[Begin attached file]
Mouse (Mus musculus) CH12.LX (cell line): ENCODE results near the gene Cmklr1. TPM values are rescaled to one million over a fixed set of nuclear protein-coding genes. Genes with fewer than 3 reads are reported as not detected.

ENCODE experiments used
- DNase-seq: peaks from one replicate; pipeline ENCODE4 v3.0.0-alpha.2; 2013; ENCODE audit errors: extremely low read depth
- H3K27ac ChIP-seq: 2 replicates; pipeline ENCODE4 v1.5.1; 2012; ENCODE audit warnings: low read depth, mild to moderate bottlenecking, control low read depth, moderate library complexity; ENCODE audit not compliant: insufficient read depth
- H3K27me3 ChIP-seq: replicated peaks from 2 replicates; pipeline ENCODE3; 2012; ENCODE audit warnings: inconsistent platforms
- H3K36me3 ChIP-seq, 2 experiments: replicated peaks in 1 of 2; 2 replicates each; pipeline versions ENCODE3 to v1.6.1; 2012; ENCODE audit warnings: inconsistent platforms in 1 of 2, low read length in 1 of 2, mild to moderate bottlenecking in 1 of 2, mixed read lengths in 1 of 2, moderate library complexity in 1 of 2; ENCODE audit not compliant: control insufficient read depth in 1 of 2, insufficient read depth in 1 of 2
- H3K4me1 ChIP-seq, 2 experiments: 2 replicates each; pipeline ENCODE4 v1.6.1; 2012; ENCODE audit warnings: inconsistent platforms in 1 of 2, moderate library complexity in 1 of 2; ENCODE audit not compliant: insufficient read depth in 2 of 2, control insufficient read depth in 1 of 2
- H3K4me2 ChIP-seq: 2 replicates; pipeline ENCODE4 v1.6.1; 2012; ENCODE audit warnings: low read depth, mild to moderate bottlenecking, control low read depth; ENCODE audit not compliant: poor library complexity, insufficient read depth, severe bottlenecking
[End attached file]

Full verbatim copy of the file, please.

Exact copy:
Mouse (Mus musculus) CH12.LX (cell line): ENCODE results near the gene Cmklr1. TPM values are rescaled to one million over a fixed set of nuclear protein-coding genes. Genes with fewer than 3 reads are reported as not detected.

ENCODE experiments used
- DNase-seq: peaks from one replicate; pipeline ENCODE4 v3.0.0-alpha.2; 2013; ENCODE audit errors: extremely low read depth
- H3K27ac ChIP-seq: 2 replicates; pipeline ENCODE4 v1.5.1; 2012; ENCODE audit warnings: low read depth, mild to moderate bottlenecking, control low read depth, moderate library complexity; ENCODE audit not compliant: insufficient read depth
- H3K27me3 ChIP-seq: replicated peaks from 2 replicates; pipeline ENCODE3; 2012; ENCODE audit warnings: inconsistent platforms
- H3K36me3 ChIP-seq, 2 experiments: replicated peaks in 1 of 2; 2 replicates each; pipeline versions ENCODE3 to v1.6.1; 2012; ENCODE audit warnings: inconsistent platforms in 1 of 2, low read length in 1 of 2, mild to moderate bottlenecking in 1 of 2, mixed read lengths in 1 of 2, moderate library complexity in 1 of 2; ENCODE audit not compliant: control insufficient read depth in 1 of 2, insufficient read depth in 1 of 2
- H3K4me1 ChIP-seq, 2 experiments: 2 replicates each; pipeline ENCODE4 v1.6.1; 2012; ENCODE audit warnings: inconsistent platforms in 1 of 2, moderate library complexity in 1 of 2; ENCODE audit not compliant: insufficient read depth in 2 of 2, control insufficient read depth in 1 of 2
- H3K4me2 ChIP-seq: 2 replicates; pipeline ENCODE4 v1.6.1; 2012; ENCODE audit warnings: low read depth, mild to moderate bottlenecking, control low read depth; ENCODE audit not compliant: poor library complexity, insufficient read depth, severe bottlenecking